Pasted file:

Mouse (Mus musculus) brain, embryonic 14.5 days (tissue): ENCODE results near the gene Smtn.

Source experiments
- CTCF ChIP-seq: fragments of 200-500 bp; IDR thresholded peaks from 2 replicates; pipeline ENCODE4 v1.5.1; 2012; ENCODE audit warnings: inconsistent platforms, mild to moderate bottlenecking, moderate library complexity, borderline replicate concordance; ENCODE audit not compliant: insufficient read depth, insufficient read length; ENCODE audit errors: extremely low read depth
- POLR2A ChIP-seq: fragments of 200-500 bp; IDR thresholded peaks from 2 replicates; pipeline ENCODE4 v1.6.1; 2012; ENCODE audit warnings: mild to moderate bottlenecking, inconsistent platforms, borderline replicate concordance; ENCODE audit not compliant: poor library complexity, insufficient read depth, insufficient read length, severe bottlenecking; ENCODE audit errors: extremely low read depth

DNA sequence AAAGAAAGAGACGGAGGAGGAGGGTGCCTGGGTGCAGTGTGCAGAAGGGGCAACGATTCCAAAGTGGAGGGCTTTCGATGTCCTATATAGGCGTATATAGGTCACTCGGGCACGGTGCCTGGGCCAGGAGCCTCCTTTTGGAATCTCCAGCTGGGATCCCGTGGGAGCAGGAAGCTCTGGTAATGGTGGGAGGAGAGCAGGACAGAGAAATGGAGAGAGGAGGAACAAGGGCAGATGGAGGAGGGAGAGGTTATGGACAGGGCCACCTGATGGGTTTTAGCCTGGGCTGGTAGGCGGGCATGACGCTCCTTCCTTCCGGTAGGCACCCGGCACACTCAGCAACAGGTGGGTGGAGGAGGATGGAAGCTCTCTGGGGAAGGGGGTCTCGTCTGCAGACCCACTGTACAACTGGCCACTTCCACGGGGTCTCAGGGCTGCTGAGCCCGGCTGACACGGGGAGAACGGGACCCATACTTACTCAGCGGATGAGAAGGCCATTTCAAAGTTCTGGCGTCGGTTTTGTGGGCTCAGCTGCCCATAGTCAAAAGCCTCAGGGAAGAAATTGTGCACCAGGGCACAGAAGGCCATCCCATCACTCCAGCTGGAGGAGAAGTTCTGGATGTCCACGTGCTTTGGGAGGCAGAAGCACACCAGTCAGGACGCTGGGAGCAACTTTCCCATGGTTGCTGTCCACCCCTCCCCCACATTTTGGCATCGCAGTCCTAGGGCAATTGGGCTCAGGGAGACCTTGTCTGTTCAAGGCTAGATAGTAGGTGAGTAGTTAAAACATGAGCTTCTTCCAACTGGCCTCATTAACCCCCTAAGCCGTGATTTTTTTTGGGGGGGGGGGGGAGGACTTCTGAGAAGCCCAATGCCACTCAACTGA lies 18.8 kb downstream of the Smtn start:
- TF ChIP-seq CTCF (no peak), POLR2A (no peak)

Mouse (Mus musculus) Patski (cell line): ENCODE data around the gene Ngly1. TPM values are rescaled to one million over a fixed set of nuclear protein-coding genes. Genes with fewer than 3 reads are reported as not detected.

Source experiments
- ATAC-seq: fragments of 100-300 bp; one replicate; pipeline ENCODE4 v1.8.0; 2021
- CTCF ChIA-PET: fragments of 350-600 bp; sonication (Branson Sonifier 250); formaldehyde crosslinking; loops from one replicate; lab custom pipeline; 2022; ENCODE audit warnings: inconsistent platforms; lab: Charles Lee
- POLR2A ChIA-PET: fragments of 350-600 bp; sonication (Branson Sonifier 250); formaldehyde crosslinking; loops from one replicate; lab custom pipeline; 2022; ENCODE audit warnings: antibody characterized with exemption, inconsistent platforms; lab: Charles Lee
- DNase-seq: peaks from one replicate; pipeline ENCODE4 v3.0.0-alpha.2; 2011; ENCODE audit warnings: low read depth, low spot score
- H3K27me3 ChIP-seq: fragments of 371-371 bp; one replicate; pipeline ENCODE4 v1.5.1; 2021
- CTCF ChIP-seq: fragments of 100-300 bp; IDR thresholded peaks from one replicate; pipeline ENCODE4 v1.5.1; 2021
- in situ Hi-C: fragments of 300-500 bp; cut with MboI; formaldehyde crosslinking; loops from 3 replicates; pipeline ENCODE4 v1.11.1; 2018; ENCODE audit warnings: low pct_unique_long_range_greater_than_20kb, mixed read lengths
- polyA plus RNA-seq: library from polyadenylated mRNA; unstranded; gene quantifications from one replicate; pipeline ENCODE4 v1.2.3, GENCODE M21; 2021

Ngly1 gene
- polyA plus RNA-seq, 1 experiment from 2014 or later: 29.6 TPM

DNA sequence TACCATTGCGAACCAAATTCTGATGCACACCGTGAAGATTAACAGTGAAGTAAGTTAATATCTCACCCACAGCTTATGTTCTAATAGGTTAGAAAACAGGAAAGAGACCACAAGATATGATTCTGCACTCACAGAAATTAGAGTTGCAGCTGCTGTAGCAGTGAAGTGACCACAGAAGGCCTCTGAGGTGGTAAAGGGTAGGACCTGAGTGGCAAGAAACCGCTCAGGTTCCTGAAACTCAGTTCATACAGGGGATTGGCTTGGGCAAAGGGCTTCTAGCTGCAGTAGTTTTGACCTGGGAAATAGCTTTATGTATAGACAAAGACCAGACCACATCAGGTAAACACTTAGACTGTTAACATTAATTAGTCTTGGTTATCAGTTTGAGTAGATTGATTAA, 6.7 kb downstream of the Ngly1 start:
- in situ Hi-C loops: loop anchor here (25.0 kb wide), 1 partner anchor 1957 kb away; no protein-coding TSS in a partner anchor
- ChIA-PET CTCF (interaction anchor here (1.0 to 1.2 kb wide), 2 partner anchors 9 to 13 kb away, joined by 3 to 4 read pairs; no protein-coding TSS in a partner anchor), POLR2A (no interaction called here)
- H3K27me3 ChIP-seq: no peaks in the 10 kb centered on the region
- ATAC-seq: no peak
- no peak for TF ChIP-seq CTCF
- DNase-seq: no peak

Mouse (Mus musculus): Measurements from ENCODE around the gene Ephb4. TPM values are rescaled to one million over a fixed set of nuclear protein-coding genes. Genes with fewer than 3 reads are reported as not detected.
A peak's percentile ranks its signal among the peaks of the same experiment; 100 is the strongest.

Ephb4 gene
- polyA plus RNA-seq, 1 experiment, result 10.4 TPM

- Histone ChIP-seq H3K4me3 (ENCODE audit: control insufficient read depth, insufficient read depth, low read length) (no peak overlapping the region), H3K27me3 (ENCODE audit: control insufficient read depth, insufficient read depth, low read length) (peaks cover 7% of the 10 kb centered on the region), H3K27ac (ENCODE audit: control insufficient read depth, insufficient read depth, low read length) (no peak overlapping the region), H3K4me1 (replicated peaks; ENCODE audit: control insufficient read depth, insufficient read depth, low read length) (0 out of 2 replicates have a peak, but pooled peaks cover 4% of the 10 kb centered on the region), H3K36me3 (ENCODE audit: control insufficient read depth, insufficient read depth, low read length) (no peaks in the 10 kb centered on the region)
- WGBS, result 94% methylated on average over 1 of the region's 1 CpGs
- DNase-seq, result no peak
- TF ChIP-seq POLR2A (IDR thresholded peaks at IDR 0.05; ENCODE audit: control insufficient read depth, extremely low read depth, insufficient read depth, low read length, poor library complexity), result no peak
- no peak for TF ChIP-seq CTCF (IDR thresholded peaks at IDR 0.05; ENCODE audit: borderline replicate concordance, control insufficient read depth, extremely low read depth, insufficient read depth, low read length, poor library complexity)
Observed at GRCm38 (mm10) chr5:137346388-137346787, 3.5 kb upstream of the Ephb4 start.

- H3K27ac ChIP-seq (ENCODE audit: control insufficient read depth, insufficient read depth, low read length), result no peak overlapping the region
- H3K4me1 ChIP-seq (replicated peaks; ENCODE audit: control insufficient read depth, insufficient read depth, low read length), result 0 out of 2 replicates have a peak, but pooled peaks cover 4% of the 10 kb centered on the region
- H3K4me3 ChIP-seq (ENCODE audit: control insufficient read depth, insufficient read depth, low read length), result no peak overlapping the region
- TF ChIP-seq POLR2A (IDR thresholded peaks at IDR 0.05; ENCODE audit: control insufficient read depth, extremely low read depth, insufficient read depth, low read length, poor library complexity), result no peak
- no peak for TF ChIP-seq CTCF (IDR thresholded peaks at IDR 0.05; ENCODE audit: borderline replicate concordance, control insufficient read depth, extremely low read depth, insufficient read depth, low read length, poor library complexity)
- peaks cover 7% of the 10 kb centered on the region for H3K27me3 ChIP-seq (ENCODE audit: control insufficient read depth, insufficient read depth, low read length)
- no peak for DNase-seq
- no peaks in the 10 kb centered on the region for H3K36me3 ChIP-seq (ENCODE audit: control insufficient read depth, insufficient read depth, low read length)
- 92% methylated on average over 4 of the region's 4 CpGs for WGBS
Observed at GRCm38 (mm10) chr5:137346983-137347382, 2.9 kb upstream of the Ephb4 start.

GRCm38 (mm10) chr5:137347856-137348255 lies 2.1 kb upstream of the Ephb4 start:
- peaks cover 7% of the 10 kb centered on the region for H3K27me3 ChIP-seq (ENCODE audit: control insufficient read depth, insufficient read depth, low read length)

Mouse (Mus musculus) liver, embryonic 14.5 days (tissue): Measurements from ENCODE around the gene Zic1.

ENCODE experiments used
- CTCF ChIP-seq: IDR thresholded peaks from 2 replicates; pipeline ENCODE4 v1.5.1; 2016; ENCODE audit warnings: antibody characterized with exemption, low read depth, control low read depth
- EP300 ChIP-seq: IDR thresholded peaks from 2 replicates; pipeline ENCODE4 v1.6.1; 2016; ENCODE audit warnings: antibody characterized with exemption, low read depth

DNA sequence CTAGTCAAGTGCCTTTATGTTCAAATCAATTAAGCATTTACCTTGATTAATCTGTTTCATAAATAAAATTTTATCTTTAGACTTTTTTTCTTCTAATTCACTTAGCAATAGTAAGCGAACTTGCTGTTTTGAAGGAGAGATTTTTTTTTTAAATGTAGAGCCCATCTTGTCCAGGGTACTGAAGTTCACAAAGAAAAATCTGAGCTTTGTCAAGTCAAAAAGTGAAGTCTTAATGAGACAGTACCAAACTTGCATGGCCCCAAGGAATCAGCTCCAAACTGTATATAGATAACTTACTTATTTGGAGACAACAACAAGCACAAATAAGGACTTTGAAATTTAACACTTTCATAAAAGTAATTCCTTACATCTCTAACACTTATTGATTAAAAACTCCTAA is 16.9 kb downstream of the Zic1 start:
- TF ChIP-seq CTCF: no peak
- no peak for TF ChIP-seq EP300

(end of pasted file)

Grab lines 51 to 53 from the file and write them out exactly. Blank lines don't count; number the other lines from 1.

- EP300 ChIP-seq: IDR thresholded peaks from 2 replicates; pipeline ENCODE4 v1.6.1; 2016; ENCODE audit warnings: antibody characterized with exemption, low read depth

DNA sequence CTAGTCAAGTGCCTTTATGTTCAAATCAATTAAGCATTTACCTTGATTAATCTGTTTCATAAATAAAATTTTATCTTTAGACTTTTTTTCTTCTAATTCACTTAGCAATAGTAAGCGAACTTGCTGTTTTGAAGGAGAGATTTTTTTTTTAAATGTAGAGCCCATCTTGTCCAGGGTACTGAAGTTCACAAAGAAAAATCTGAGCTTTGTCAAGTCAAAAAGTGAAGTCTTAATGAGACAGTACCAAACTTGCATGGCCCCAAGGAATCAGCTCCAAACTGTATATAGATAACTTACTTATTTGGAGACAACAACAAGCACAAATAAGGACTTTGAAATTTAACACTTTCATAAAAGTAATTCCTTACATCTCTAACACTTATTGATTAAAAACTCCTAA is 16.9 kb downstream of the Zic1 start:
- TF ChIP-seq CTCF: no peak